The decision by the Harvard Art Museums to engage Renzo Piano, one of the greats of our time, for a big renovation and expansion, could not have been less interesting.
Piano is a genius with an unmatched ability to create highly tuned interior environments that showcase and conserve artworks. His success in the United States, where he loves to build, is impressive.
Yet one can almost visualize his solution at Harvard: It will project that certain low-key elegance we know so well. Its refined mix of high modern and historic milieu will recall several other museums we’ve visited lately. It will innovate in incremental ways, so we’ll closely inspect the masterful skylights and handrails.
Should we be energized about this new Piano project for a power-elite patron? I don’t know, The Take says wearily. Haven’t we been there, done that?
Other recently announced commissions for major art venues follow similarly predictable paths. The big dogs pull for Piano or another verifiable maestro, like Chipperfield in St. Louis. Pretenders push for the next-gen establishment — the choice of Snøhetta for a half-billion San Francisco MoMA extension, for example. And a few regional players tap local stars, if not local starchitects: Jim Olson for Washington State University’s new museum of art, for example, as we learned last week.
Museums usually turn out to be just as conventional as the corporations and socialites who run them. These one-percenters are also corporate directors, university trustees, hospital board members and generally busy-busy folk. Even when they name an “outside” search committee or run a well-organized competition, on the key scores of risk-taking and innovation these big museum groups tend to disappoint. They seek splashy news and imagery suitable for T-shirts.
Architects have a right to dismiss and distrust the processes that yield a chosen few.
Let’s see what happens when the unexpected happens. We get a few astonishing museums, and none of them by the usual crowd.
Cleveland and Seoul surprise
One of the breakout cultural buildings of the decade has to be Farshid Moussavi’s enigmatic black box in Ohio, the Museum of Contemporary Art Cleveland. The dark stainless-steel assembly is “sleek, elegant and mysterious … voluptuous and highly tailored,” says Steven Litt, one of America’s venerable and truly insightful architecture critics. (The executive architect is Westlake Reed Leskosky, by the way.)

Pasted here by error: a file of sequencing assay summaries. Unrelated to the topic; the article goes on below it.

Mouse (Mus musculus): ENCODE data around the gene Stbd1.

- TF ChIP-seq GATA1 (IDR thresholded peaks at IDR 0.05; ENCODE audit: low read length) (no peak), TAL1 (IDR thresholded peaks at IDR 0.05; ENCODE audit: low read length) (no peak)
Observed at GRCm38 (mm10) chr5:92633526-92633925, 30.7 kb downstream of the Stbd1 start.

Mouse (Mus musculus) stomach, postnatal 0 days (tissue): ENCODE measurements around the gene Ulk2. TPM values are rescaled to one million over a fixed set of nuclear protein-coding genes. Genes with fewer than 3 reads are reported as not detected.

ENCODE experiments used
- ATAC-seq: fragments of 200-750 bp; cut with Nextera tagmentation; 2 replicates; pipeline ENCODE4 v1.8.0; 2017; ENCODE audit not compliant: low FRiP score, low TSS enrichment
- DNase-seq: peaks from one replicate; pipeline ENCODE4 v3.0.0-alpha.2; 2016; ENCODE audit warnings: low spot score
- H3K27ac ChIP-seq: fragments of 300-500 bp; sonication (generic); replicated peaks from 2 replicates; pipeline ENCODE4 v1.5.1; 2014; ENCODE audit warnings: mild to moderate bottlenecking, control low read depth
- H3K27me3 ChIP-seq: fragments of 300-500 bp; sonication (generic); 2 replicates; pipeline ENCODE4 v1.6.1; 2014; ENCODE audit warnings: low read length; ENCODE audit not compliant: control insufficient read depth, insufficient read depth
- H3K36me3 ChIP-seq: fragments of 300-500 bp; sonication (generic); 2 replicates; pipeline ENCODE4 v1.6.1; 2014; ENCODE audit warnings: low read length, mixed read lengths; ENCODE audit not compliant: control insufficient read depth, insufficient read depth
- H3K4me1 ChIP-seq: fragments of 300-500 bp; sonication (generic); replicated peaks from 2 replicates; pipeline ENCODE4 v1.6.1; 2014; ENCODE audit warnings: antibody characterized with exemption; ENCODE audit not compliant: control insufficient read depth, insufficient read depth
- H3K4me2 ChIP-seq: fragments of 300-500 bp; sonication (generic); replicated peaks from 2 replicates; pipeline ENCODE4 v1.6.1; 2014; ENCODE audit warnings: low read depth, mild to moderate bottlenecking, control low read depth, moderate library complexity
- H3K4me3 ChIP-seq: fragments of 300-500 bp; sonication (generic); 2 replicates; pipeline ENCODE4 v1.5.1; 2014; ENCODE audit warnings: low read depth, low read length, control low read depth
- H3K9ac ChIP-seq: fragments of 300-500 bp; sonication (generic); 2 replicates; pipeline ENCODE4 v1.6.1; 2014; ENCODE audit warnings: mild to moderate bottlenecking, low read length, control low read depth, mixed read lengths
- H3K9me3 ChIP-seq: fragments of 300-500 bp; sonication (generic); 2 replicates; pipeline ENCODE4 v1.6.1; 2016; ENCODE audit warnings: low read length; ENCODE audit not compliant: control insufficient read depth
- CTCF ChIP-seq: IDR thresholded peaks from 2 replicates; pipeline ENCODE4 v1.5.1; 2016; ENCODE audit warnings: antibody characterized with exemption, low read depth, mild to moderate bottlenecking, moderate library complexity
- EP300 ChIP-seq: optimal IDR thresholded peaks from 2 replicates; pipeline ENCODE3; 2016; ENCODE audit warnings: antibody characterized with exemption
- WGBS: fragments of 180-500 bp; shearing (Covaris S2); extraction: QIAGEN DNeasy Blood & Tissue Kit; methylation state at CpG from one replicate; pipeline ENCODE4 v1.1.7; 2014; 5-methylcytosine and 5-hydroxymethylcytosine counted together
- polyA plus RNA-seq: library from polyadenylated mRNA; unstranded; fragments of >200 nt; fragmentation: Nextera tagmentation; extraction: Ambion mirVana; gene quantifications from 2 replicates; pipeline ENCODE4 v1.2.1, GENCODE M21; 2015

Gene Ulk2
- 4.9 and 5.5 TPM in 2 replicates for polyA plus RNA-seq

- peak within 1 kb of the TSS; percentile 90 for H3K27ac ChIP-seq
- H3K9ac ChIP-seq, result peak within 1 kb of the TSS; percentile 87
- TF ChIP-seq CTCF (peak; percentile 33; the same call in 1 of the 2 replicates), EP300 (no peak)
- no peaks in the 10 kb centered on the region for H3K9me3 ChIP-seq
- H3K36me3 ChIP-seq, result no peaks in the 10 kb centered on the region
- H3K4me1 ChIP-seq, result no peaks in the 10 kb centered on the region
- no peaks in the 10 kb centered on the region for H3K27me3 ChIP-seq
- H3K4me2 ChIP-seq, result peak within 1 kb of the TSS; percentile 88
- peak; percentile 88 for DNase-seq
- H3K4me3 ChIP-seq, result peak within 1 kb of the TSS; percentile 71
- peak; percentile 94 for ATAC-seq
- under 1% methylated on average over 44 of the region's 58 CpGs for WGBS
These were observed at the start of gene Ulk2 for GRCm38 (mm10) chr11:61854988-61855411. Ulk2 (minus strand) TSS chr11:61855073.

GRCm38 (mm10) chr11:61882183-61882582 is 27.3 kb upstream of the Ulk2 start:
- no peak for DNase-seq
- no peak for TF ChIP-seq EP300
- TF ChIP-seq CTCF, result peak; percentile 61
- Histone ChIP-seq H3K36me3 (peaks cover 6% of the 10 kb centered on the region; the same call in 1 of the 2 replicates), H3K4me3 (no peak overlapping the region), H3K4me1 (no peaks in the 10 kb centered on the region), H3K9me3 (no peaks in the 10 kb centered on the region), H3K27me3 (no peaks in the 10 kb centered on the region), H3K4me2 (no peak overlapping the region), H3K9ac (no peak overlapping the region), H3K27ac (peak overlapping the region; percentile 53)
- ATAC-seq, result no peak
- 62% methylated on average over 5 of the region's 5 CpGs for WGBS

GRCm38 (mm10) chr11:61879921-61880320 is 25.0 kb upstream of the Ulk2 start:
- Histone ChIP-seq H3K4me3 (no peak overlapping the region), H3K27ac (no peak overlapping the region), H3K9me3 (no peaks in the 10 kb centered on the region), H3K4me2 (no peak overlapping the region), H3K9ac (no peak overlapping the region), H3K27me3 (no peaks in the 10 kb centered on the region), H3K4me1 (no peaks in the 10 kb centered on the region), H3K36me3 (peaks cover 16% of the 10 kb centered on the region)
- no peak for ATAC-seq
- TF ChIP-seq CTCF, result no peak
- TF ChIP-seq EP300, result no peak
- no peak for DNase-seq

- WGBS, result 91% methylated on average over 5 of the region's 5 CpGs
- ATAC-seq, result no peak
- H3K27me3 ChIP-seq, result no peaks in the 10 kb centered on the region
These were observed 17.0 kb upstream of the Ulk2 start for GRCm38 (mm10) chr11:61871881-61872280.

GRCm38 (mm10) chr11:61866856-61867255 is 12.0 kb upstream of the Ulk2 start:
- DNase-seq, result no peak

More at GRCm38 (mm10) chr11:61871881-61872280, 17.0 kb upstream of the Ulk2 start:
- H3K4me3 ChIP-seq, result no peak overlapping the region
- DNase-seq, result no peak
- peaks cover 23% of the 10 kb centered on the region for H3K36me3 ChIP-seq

It’s the first museum for Moussavi and her first U.S. commission. To our delight, it elevates a great woman architect.
And it is a truly progressive cultural achievement. The design was radical enough to scare the pants off the museum’s own leadership. We applaud the choices and challenges behind this new, magnetic public place.
Globally, plenty of excellent museums have arisen in recent years. Few are even close to Moussavi’s in sculptural power, and fewer still approach the startling concept literally surrounding the Kukje Center in Seoul, designed by New York’s SO-IL, a fledgling studio. This art gallery is wrapped in a hand-welded metal mesh, which took the better part of a year to “knit.” That’s the architectural equivalent of the slow food movement — an idea about craft and quality that befits a discriminating arts client.
SO-IL takes the notion of craft and devises a method for creating a radically new form. The material combination is simple — concrete and metal mesh — and employed lately on parking garages and restaurants in several dozen cities. But the fabric on those commercial facades hangs rather than hugs. Kukje Center takes the next step.
Will this novel approach require some maintenance? Yes, and who cares. I just hope we see more from SO-IL and its partners, Florian Idenburg and Jing Liu.
Debuts for the arts world
Galleries are where unknown artists have their debut. And museums are opportunities for cultural institutions to allow for a global presentation of a new and important talent.
There are many other examples: Ron Arad’s dynamic ribbons of rust-ruddy steel, for example, which define the 2003 Design Museum Holon in Israel. The iconic Soumaya Art Museum in Mexico City, by Fernando Romero. The armadillo-esque citadel of the Ordos Museum in Inner Mongolia, by MAD architects.
Museums are powerful groups. At their best, they help impel other powerful people, groups and governments to bring art into the everyday. It’s clear that this is not an easy task, so when it happens, we sit up and notice. We also benefit from a magnetic locus of beauty and breakthrough.